Sitting in the centre console is a touch-screen interface which displays everything from vehicle settings, to satellite navigation, the reverse parking camera, to the radio and multimedia playback – with Bluetooth and USB/auxiliary input. The system is easy to use, with jump-to buttons around the screen for the main functions. Everything is in easy reach, and can be found without fuss; this is not one of those interiors that will overwhelm you.

There are plenty of sporty highlights inside that help distinguish the ZR6 from the rest of the range too, including carbon-look inserts on the centre console, dash, and door trims, as well as other silver highlights spread throughout the cabin.

In the back there’s heaps of rear legroom and headroom; we’re talking Commodore and Falcon levels of room here. The rears seats are very comfortable as well, with a flip-down armrest and dual cupholders in the middle to improve accommodation.

Other interesting features on this test vehicle include an optional electric sunroof ($1950), power everything, and a cool rear electric rear shade which pops up from the parcel shelf to provide further protection from the sun.


In terms of exterior design, the new Aurion is based on the new Camry look. However, the Sportivo ZR6 gets a sporty bodykit with front and rear spoilers, and distinctly finned corner sections in the lower bumper bars.

There’s also a dual exhaust outlet arrangement at the back surrounded by a small diffuser element in the middle. It might not be to everyone’s taste, but the styling and the kit is well proportioned and it adds a bit of a performance theme to the somewhat conservative looks of the new Aurion.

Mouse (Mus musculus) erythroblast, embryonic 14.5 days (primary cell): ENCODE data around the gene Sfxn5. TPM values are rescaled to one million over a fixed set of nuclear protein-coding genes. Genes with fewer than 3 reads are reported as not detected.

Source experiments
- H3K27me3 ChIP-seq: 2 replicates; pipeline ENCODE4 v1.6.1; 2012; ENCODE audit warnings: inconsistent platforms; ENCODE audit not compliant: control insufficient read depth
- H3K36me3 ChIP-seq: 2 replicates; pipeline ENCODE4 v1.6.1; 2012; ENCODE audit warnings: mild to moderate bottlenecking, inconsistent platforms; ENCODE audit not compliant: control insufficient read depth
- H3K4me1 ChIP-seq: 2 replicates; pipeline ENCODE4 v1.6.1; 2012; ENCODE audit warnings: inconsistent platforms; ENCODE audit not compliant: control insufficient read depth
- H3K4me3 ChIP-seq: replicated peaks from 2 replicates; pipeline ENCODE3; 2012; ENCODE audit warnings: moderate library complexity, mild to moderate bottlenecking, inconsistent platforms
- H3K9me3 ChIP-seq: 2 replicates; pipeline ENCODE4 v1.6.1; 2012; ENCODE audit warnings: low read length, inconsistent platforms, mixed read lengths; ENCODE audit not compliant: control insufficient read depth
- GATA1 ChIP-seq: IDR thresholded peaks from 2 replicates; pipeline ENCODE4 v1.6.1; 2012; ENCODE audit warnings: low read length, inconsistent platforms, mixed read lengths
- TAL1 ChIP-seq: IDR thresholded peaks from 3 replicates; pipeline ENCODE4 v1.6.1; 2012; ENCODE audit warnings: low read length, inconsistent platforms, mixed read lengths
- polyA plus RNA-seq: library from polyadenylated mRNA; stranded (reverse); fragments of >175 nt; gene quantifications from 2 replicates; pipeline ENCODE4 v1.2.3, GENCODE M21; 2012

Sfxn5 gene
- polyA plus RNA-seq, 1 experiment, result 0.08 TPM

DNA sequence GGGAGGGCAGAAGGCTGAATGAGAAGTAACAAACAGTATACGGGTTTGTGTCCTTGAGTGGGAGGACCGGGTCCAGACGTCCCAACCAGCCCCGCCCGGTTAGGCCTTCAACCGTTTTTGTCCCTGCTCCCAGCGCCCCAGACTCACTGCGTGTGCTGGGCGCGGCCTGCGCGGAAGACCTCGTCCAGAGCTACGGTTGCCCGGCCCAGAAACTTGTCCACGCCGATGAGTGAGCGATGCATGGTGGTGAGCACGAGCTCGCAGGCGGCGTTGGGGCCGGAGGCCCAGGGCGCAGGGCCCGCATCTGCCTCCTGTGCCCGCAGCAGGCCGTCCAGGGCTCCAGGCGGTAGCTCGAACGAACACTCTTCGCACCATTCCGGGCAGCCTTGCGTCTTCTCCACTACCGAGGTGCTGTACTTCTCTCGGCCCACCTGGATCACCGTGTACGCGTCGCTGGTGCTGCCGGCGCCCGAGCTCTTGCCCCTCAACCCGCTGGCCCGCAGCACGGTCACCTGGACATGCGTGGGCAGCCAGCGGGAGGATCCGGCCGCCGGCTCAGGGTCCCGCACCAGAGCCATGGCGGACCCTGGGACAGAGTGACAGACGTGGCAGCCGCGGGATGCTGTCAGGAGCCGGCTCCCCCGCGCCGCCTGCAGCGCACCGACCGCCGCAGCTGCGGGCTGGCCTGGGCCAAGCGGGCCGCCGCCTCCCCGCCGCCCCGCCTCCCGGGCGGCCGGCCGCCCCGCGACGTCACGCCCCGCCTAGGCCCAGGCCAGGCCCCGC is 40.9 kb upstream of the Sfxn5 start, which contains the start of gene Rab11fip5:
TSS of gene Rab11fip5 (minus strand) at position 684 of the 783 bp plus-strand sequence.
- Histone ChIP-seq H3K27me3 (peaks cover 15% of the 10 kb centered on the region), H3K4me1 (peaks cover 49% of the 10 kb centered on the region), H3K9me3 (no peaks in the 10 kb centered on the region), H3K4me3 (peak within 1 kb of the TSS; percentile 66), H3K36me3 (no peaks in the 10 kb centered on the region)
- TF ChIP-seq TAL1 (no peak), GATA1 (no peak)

Toyota has jumped up quite a few steps in a number of areas with the new Aurion, including safety. Some standout features include active headlights with auto high beams that dip the beams automatically whenever there’s an oncoming or approaching vehicle.

That’s not the most interesting part though, the headlights themselves also sweep left and right depending on your steering wheel position. We found them to be fantastic, especially during drives along unlit mountain roads; the headlights will shine up around the corner as you turn.

Another key safety feature on the new model is the Blind Spot Monitor (BSM) system, which can be switched off, strangely. It’s quite clever, but very straight-forward at the same time. It’s one of those technologies where you think ‘why hasn’t this been around for years?’

In the corners of each side mirror there’s a little yellow light which illuminates if there is a vehicle travelling in your blind spot. It won’t sound an abrupt buzzer or anything like that, it’s simply a friendly reminder that could save you from cutting someone off.

The 2012 Toyota Aurion also comes with seven airbags including a driver’s knee airbag, stability and traction control, and has earned a five-star safety rating from ANCAP. The car recently scored a very high 36.59 out of 37 overall (one of the highest scores we’ve seen; the Volvo S60 has scored 36.34 for instance), and 15.59 out of 16 in the offset frontal impact test.


Flatten the throttle off the mark and the front wheels will scramble for traction for most of first gear. Even if you require a sudden burst of acceleration from around 40km/h, the punchy V6 will overcome the front 215-wide tyres. There’s no doubt the Aurion goes ‘hard’ and is an energetic piece of machinery.

The throttle isn’t touchy, but it is sensitive enough to exercise the engine’s eagerness at a small push. It’s quiet under normal loads, very quiet in fact, offering an almost Lexus-like cabin environment. It’s only when the engine is really revving that you hear an angry yet refined high-pitched hum.

Through the corners, the electric steering isn’t as responsive or engaging as the rivals’ steering. It’s on the heavy side too. Point the nose into a corner, and the chassis offers plenty of grip and holds on very well, but the feeling through the steering wheel is not all that inspiring.